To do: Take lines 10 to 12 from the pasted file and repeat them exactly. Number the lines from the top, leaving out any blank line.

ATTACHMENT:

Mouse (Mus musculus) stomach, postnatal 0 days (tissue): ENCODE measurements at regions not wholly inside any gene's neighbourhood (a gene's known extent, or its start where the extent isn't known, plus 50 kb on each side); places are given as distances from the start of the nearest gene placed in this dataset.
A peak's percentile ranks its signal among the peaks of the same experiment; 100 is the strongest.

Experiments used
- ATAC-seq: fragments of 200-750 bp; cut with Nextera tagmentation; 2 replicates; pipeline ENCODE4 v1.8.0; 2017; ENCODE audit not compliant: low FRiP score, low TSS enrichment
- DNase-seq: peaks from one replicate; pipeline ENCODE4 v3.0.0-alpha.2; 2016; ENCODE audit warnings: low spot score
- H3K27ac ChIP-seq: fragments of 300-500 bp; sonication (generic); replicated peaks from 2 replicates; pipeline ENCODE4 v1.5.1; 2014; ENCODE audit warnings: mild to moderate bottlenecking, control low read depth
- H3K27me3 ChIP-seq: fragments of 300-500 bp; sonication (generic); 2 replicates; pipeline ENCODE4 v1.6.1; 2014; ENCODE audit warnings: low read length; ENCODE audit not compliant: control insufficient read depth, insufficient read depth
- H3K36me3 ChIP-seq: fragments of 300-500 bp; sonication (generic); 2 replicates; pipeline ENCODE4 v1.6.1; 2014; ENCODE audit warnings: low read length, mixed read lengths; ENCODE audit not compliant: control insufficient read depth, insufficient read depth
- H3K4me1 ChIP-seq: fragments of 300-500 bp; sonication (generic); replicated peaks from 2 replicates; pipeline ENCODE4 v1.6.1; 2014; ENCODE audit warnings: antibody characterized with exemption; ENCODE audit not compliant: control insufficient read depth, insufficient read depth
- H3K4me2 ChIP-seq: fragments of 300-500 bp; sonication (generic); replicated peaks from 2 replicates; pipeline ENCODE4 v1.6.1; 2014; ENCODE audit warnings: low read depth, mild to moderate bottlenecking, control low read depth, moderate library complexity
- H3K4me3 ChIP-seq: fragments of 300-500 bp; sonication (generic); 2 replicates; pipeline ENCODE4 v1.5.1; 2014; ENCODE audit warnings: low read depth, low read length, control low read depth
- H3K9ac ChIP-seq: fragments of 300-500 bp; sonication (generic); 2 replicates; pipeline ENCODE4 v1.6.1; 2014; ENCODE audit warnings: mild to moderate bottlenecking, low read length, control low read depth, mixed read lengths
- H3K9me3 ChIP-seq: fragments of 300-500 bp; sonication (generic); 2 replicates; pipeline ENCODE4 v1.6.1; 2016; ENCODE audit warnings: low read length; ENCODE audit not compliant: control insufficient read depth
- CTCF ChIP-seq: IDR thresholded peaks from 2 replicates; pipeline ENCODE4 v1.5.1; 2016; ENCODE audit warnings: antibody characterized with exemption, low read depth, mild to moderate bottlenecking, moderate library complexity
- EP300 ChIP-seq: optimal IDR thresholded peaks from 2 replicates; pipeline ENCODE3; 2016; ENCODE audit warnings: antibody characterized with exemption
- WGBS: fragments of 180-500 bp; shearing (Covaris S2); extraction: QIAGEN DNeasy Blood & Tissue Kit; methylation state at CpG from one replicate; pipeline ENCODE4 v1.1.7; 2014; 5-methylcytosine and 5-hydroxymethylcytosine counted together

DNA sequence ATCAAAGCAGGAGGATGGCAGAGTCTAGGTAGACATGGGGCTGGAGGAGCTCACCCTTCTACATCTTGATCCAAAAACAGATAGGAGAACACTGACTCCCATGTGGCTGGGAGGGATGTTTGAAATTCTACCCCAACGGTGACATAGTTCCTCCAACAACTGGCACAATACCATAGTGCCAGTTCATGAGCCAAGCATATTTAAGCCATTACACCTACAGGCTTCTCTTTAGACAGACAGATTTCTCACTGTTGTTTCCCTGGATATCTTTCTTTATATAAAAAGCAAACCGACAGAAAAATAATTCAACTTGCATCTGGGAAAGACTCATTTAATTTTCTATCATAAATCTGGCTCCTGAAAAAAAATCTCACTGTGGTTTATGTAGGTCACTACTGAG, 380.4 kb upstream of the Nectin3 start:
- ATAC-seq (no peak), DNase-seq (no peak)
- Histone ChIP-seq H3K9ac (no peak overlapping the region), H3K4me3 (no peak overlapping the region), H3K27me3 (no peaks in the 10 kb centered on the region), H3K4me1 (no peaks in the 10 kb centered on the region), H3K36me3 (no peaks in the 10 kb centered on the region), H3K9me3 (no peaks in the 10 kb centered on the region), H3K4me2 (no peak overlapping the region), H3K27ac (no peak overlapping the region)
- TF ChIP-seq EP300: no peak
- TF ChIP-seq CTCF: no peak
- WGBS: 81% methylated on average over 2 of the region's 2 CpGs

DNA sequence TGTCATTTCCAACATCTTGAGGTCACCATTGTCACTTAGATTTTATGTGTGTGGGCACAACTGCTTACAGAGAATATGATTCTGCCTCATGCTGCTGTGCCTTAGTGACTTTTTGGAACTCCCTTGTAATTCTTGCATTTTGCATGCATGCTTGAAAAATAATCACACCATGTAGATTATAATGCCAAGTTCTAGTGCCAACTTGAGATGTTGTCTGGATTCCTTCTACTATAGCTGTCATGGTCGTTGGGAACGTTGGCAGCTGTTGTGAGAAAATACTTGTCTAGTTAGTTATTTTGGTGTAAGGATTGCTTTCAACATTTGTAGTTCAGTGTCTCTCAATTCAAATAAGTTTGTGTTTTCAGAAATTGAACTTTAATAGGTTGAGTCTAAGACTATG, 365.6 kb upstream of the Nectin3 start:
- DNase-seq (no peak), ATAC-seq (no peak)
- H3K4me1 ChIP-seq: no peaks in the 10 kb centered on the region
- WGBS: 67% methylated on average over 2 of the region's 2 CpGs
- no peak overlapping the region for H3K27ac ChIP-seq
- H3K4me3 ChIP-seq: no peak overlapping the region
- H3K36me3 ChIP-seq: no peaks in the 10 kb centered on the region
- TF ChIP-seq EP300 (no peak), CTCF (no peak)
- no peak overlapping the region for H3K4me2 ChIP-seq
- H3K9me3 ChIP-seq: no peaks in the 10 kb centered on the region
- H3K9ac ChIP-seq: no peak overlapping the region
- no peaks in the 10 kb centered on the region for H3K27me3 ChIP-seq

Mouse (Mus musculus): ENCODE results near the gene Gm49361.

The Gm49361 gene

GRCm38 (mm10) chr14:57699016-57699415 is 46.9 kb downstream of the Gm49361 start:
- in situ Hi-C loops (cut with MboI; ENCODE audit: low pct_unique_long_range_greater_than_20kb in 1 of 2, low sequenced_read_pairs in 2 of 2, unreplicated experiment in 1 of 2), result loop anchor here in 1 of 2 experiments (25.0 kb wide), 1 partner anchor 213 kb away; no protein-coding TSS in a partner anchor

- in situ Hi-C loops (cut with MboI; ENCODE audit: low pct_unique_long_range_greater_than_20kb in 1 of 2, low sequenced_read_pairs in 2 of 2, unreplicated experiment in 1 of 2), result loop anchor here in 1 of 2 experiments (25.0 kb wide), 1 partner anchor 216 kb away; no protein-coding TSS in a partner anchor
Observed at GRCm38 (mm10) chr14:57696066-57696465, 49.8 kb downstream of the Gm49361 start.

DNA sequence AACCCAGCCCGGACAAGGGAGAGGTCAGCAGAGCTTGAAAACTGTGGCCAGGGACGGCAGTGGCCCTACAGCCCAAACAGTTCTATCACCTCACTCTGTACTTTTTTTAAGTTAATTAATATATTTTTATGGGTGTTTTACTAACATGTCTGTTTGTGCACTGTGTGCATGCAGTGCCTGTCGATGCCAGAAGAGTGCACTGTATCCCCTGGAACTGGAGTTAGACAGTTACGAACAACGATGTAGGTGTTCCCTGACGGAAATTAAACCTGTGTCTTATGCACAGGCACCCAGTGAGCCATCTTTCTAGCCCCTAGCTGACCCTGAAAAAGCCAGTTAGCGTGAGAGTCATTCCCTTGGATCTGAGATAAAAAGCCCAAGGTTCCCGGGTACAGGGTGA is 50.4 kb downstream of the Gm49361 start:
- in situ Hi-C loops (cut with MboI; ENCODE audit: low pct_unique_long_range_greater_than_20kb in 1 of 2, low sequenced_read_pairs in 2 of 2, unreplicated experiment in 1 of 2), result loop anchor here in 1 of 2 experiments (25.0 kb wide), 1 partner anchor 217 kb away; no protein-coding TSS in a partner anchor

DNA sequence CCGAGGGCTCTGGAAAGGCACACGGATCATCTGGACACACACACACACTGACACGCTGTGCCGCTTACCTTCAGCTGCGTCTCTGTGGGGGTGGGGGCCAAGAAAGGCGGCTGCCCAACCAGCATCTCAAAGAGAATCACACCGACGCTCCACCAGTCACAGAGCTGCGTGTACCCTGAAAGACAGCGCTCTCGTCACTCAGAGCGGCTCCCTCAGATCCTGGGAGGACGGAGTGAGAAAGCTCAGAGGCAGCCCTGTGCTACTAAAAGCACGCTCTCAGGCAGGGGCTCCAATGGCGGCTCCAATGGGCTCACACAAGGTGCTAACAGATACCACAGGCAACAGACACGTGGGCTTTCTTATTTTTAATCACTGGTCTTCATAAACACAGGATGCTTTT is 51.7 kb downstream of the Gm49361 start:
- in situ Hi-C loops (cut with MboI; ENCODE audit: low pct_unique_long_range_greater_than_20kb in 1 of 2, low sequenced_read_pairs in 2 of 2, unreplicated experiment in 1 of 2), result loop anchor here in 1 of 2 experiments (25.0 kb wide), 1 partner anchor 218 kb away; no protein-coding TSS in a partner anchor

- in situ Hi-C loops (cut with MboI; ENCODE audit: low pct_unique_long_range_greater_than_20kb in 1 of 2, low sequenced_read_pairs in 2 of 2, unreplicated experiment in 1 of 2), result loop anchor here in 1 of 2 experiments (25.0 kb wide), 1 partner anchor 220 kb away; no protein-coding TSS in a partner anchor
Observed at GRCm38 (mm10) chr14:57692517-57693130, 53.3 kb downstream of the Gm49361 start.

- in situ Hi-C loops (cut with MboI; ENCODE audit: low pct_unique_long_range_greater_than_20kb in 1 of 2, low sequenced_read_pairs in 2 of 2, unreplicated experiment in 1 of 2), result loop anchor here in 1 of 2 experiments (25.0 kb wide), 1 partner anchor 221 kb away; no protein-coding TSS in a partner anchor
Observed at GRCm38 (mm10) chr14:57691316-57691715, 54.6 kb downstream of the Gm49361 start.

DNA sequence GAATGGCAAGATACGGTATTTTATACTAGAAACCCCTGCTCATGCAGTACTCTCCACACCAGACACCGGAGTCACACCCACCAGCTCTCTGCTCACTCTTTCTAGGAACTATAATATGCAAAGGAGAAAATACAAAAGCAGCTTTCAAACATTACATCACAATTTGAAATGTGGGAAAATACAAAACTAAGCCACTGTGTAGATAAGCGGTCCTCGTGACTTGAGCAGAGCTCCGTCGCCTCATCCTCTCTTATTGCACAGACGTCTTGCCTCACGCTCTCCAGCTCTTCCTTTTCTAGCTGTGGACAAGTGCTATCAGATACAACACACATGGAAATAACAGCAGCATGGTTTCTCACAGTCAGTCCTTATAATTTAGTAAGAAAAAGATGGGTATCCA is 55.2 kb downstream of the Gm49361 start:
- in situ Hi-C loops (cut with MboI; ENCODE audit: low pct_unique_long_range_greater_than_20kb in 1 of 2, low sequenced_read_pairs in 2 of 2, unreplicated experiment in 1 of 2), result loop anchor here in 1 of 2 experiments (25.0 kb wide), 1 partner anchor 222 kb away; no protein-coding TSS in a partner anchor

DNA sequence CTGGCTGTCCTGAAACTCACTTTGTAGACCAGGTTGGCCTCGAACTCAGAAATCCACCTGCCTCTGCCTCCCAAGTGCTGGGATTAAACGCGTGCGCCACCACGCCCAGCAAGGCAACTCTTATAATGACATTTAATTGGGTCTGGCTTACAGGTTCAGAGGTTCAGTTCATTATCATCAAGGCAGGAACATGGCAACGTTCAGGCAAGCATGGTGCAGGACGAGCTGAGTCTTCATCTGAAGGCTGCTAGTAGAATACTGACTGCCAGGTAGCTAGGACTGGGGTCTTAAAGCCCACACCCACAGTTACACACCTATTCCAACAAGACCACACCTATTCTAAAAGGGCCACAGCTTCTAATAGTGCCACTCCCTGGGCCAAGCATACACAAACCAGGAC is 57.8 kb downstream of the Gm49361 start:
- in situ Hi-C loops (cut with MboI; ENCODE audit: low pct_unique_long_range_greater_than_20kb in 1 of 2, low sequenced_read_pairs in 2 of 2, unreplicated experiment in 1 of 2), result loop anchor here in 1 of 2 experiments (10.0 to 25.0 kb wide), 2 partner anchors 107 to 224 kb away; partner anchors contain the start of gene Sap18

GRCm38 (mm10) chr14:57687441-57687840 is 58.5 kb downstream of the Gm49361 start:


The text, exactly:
- H3K4me2 ChIP-seq: fragments of 300-500 bp; sonication (generic); replicated peaks from 2 replicates; pipeline ENCODE4 v1.6.1; 2014; ENCODE audit warnings: low read depth, mild to moderate bottlenecking, control low read depth, moderate library complexity
- H3K4me3 ChIP-seq: fragments of 300-500 bp; sonication (generic); 2 replicates; pipeline ENCODE4 v1.5.1; 2014; ENCODE audit warnings: low read depth, low read length, control low read depth
- H3K9ac ChIP-seq: fragments of 300-500 bp; sonication (generic); 2 replicates; pipeline ENCODE4 v1.6.1; 2014; ENCODE audit warnings: mild to moderate bottlenecking, low read length, control low read depth, mixed read lengths